Local Business Owner Charged with Structuring Nearly $4 Million Cash and Conspiracy to Distribute Controlled Substances
Assistant U.S. Attorneys Orlando B. Gutierrez and Daniel C. Silva at (619) 546-9713
NEWS RELEASE SUMMARY – September 7, 2016
SAN DIEGO – A grand jury for the Southern District of California returned a six-count superseding indictment this morning against San Diego businessman Lakhwinder Singh “aka” Victor and his business Lovely Singh, Inc. for their role in a criminal conspiracy to distribute controlled substances, and for structuring approximately $3,938,976 into bank accounts all throughout San Diego County.
As set forth in the superseding indictment, Singh, along with his co-defendant, Alejandro Nava, are charged with conspiring to distribute controlled substances, oxycodone, which is a Schedule II Controlled Substance. Singh owned and operated Postal Annex stores in La Mesa and Lemon Grove. In addition to distributing the controlled substances, the Postal Annex stores operated as agents for an international money transmitting business. With the cash generated from the Postal Annex stores, Singh is alleged to have conducted hundreds of cash deposits for less than $10,000 in an effort to evade the law requiring the filing of a Currency Transaction Report (a “CTR”).
Federal laws and regulations require a domestic financial institution that engages in a currency transaction involving more than $10,000 in United States currency to file a CTR with the United States Department of the Treasury. It is an offense to cause or attempt to cause a domestic financial institution to fail to file a CTR, or for a person to “structure” cash transactions with the same purpose.
“Structuring” includes conducting one or more financial transactions in currency, in any amount, at one or more financial institutions, on one or more days, in any manner, for the purpose of evading CTRs. Federal laws and regulations define “in any manner” to include the breaking down of a single sum of currency exceeding $10,000.00 into smaller sums, as well as conducting a series of transactions, including transactions “at or below $10,000.”
“In this investigation, federal agents uncovered a very serious public health threat that should serve as a warning to those who put consumers at risk for their own financial gain,” said Dave Shaw, Special Agent in Charge for Immigrations and Customs Enforcement (ICE), Homeland Security Investigations (HSI) in San Diego. “HSI is committed to working closely with our law enforcement partners, here and abroad, to prevent imposter drugs from being smuggled into the U.S. and distributed via unregulated pharmaceutical supply chains on the Internet.”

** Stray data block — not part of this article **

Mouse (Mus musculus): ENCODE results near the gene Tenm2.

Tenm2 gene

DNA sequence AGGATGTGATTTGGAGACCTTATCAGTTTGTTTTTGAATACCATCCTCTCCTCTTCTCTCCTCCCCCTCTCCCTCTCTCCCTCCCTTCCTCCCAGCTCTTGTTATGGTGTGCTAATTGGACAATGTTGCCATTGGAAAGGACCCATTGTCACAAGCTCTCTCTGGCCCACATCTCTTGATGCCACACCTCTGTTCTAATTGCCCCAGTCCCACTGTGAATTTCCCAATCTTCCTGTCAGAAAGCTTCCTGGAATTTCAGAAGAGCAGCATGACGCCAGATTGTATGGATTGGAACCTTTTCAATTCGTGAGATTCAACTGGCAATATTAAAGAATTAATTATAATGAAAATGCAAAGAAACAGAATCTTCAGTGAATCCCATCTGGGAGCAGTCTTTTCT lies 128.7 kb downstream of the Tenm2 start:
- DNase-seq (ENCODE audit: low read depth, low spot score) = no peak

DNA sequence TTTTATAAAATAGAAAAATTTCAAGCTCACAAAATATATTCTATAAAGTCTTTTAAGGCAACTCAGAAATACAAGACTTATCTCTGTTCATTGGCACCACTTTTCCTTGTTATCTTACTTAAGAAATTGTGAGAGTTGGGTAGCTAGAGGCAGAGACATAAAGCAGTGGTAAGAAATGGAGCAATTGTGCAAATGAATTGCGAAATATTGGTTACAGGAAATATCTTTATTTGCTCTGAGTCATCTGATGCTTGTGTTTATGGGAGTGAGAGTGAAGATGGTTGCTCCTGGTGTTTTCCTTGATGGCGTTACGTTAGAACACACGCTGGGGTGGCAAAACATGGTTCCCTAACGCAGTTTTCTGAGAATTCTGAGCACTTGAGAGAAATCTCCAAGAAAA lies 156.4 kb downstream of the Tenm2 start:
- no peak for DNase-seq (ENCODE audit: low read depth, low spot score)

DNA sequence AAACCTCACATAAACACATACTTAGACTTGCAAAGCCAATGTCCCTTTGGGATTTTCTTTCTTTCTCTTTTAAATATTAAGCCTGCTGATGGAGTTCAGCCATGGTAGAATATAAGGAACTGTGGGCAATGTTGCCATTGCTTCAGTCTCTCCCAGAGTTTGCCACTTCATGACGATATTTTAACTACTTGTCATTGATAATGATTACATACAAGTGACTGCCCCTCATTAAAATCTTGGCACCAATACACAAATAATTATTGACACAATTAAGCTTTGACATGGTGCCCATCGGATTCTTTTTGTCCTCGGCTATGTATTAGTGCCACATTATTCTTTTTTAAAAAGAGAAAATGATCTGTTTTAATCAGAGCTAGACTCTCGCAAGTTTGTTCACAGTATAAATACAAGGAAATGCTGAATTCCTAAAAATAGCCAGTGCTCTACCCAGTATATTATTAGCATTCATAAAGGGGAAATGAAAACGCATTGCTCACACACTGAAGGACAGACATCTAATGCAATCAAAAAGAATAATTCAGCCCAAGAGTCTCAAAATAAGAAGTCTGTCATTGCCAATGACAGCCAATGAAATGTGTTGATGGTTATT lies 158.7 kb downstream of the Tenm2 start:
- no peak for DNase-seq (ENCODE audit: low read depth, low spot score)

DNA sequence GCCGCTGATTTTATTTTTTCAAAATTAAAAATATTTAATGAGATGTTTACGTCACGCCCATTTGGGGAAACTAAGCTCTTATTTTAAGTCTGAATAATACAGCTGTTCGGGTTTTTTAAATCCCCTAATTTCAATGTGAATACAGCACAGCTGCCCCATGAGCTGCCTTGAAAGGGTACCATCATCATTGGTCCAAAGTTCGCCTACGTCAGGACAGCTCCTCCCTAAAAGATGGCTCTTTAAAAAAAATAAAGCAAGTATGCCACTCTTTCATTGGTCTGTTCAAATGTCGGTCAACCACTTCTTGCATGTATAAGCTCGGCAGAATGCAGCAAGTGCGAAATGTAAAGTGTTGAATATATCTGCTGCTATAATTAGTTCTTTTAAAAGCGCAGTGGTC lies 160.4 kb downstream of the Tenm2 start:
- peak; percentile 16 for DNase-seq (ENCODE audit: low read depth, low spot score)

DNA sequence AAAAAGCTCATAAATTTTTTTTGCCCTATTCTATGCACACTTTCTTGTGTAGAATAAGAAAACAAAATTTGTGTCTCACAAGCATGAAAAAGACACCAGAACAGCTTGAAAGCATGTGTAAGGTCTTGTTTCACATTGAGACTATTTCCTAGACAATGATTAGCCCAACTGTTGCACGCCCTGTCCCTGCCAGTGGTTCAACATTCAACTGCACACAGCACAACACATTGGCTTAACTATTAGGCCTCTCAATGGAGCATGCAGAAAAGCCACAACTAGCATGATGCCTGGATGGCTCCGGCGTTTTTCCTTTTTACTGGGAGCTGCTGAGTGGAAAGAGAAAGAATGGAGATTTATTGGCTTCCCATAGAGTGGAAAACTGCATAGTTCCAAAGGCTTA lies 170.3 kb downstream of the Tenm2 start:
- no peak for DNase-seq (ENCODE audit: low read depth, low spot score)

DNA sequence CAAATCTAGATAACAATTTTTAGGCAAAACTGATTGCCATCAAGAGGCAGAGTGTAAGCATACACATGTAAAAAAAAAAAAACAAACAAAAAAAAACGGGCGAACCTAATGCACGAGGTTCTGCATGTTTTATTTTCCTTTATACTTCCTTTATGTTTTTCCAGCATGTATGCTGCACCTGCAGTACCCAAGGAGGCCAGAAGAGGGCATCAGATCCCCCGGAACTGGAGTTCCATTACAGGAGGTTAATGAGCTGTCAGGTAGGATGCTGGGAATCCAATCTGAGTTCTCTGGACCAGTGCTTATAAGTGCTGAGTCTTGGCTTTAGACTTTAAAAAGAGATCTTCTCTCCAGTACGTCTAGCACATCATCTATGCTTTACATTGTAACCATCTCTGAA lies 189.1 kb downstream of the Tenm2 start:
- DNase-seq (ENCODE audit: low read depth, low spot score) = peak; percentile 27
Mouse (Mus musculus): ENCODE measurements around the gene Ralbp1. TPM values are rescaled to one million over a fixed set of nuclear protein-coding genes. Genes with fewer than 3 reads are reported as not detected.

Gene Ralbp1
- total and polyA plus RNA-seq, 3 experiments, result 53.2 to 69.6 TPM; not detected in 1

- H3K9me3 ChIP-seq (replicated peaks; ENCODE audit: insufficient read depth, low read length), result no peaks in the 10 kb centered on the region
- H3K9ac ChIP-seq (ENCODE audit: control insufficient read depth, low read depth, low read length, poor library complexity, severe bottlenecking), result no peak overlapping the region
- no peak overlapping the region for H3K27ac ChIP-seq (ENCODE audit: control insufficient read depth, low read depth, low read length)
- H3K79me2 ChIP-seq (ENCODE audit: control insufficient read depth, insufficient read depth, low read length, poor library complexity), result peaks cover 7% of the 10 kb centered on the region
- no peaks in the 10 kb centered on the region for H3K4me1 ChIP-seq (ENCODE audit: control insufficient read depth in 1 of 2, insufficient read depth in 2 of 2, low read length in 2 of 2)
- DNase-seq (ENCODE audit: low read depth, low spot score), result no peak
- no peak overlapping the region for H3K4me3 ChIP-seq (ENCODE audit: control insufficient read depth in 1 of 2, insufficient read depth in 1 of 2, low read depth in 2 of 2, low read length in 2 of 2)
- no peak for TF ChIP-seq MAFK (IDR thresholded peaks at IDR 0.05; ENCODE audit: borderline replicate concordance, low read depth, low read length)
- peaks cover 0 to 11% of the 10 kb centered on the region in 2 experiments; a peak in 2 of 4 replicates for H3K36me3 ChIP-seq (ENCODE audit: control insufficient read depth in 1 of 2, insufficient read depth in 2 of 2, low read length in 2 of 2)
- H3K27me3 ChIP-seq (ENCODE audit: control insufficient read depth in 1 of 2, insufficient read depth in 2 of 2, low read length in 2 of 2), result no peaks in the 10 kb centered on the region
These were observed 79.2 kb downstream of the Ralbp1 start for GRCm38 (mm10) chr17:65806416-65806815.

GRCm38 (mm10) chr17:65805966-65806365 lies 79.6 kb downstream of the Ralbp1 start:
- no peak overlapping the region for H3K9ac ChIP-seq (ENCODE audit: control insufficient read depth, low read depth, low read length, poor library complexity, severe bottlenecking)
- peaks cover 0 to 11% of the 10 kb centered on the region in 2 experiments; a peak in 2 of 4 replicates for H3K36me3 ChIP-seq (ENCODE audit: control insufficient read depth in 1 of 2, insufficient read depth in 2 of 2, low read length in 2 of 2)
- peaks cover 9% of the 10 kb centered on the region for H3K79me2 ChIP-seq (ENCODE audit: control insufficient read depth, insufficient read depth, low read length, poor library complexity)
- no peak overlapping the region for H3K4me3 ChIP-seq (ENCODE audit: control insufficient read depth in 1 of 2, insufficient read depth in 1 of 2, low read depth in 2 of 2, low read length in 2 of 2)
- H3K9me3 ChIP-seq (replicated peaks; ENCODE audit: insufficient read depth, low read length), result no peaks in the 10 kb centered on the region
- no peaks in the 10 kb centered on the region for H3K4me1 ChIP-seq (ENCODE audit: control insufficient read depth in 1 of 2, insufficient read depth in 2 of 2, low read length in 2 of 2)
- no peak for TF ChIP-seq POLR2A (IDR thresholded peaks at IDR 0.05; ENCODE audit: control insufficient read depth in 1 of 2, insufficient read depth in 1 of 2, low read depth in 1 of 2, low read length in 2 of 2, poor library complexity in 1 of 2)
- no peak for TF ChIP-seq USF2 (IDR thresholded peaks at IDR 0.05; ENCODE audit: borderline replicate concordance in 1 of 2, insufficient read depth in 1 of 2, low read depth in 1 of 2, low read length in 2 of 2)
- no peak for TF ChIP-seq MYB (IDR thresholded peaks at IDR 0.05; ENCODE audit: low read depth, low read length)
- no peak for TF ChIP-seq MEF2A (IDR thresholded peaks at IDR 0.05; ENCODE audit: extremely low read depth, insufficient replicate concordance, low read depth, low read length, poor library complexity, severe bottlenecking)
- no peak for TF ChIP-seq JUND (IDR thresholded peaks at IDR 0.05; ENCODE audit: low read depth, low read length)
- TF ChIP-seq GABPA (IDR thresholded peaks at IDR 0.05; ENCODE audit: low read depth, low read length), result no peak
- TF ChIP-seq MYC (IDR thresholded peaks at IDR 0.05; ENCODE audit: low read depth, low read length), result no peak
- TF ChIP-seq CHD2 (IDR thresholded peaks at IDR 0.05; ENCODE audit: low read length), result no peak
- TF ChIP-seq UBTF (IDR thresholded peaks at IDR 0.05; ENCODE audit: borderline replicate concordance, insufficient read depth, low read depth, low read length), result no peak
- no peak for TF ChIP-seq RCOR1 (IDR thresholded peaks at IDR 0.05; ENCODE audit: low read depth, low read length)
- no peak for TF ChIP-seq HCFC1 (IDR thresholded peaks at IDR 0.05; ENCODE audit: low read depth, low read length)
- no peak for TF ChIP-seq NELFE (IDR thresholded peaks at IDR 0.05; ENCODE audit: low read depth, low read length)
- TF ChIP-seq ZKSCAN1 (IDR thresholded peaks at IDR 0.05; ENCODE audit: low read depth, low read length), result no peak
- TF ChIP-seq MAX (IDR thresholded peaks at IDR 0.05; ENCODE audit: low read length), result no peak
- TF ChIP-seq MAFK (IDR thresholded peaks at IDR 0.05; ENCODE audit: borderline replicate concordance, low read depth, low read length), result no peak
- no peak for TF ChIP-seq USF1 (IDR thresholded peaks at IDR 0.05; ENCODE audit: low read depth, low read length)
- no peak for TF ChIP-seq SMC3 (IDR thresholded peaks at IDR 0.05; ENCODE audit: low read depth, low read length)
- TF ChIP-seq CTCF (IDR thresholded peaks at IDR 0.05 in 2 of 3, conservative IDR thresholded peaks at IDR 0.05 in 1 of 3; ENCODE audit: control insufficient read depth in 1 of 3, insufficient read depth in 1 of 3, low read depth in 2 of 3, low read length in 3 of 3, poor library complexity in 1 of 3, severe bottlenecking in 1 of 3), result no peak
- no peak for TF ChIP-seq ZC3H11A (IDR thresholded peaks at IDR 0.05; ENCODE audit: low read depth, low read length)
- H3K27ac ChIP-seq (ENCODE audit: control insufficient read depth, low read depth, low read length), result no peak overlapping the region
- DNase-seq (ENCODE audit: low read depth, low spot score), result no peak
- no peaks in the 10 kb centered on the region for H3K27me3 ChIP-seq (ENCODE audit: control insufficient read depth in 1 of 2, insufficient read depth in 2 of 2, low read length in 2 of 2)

“People who facilitate the illegal shipment of pills and make a profit are called drug dealers,” said DEA San Diego Special Agent in Charge William R. Sherman. “Thirty milligram oxycodone pills are the most abused prescription painkiller in the United States. DEA will continue to conduct investigations so that these dangerous pills do not make it to the streets for people to abuse.”
“Federal laws that regulate the reporting of financial transactions are designed to detect and stop illegal activities. As an agent for a money service business, Singh has the responsibility to comply with federal regulations and have anti-money laundering policies in place,” stated Anthony J. Orlando, Acting Special Agent in Charge for IRS Criminal Investigation. “This investigation continues to demonstrate our efforts to ensure that the financial services industry will operate in a fair and honest manner to promote public trust.”
In total, the Superseding Indictment alleges that Singh conducted 651 cash deposits between December 2011 and January 2014, for approximately $3,938,976.33; all with the intent to evade the filing of a CTR. The Superseding Indictment also contains forfeiture allegations in the same amount.
Lakhwinder Singh “aka” Victor
Lovely Singh, Inc.
SUMMARY OF CHARGES
Conspiracy to Distribute a Controlled Substance – Title 21 U.S.C., Sections 841(a)(1) and 846
Maximum penalty: 20 years’ imprisonment, $250,000 fine, and forfeiture
Structuring and Attempt to Evade the Filing of a CTR – Title 31, U.S.C., Sections 5324(a)(1) and (a)(3)
Maximum penalty: 10 years’ imprisonment and $500,000 fine (individual), $1,000,000 fine (corporation), and forfeiture
Homeland Security Investigations
Drug Enforcement Administration
Internal Revenue Service – Criminal Investigation